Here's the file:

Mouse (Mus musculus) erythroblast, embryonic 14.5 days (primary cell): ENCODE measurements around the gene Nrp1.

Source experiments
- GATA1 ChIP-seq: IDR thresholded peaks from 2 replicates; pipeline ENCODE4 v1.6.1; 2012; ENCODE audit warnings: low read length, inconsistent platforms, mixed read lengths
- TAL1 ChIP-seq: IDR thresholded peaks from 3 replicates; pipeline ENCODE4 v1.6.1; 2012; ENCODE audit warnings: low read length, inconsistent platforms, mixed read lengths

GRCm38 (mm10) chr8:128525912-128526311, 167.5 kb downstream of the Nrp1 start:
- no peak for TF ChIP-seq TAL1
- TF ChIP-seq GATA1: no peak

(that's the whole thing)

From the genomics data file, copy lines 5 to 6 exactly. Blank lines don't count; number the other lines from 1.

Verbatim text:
GRCm38 (mm10) chr8:128525912-128526311, 167.5 kb downstream of the Nrp1 start:
- no peak for TF ChIP-seq TAL1